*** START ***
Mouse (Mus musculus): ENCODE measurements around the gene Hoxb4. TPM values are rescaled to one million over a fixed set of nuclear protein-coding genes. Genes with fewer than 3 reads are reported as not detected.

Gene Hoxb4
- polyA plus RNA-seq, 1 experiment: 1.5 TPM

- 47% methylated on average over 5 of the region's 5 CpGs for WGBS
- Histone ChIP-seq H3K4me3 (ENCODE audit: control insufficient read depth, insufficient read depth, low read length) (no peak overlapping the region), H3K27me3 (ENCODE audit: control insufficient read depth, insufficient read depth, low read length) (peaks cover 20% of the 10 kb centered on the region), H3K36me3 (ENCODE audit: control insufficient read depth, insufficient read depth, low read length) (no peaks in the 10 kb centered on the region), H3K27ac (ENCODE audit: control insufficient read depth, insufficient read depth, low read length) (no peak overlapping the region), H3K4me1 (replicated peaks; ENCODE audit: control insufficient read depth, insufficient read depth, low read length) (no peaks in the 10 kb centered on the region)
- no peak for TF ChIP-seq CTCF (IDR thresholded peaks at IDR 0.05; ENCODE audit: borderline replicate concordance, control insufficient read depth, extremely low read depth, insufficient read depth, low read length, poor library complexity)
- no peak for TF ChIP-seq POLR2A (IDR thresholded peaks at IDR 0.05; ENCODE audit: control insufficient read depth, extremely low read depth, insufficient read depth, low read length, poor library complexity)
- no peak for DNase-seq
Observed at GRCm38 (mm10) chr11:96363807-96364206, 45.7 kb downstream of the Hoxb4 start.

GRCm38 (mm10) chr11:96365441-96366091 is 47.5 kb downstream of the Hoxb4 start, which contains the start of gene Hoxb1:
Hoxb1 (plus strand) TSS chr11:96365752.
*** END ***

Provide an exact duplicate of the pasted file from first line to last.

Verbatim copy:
Mouse (Mus musculus): ENCODE measurements around the gene Hoxb4. TPM values are rescaled to one million over a fixed set of nuclear protein-coding genes. Genes with fewer than 3 reads are reported as not detected.

Gene Hoxb4
- polyA plus RNA-seq, 1 experiment: 1.5 TPM

- 47% methylated on average over 5 of the region's 5 CpGs for WGBS
- Histone ChIP-seq H3K4me3 (ENCODE audit: control insufficient read depth, insufficient read depth, low read length) (no peak overlapping the region), H3K27me3 (ENCODE audit: control insufficient read depth, insufficient read depth, low read length) (peaks cover 20% of the 10 kb centered on the region), H3K36me3 (ENCODE audit: control insufficient read depth, insufficient read depth, low read length) (no peaks in the 10 kb centered on the region), H3K27ac (ENCODE audit: control insufficient read depth, insufficient read depth, low read length) (no peak overlapping the region), H3K4me1 (replicated peaks; ENCODE audit: control insufficient read depth, insufficient read depth, low read length) (no peaks in the 10 kb centered on the region)
- no peak for TF ChIP-seq CTCF (IDR thresholded peaks at IDR 0.05; ENCODE audit: borderline replicate concordance, control insufficient read depth, extremely low read depth, insufficient read depth, low read length, poor library complexity)
- no peak for TF ChIP-seq POLR2A (IDR thresholded peaks at IDR 0.05; ENCODE audit: control insufficient read depth, extremely low read depth, insufficient read depth, low read length, poor library complexity)
- no peak for DNase-seq
Observed at GRCm38 (mm10) chr11:96363807-96364206, 45.7 kb downstream of the Hoxb4 start.

GRCm38 (mm10) chr11:96365441-96366091 is 47.5 kb downstream of the Hoxb4 start, which contains the start of gene Hoxb1:
Hoxb1 (plus strand) TSS chr11:96365752.